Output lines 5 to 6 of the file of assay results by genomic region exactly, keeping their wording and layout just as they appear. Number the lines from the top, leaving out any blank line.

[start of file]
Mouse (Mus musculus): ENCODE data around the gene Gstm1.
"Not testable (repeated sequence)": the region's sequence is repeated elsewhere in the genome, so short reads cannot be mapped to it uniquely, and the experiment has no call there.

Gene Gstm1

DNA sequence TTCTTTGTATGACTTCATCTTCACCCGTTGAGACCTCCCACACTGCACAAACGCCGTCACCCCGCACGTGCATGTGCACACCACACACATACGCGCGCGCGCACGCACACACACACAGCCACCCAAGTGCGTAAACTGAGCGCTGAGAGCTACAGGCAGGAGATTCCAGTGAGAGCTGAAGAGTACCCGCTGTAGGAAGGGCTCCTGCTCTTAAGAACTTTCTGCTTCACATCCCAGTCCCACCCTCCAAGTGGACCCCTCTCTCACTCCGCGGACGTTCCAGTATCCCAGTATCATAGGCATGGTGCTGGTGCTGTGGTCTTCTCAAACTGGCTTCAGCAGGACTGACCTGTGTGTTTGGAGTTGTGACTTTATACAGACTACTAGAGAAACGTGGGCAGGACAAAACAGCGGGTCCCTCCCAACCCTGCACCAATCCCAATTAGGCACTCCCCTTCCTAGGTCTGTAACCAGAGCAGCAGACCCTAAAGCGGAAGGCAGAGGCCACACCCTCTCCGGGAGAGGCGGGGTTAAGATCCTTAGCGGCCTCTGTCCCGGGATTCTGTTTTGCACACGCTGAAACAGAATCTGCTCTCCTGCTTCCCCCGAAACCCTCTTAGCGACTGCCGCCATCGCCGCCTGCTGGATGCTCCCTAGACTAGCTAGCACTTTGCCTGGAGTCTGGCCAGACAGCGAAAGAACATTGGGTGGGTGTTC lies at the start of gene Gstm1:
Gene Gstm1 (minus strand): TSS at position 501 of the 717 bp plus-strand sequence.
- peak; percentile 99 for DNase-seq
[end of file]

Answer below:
Gene Gstm1 (minus strand): TSS at position 501 of the 717 bp plus-strand sequence.
- peak; percentile 99 for DNase-seq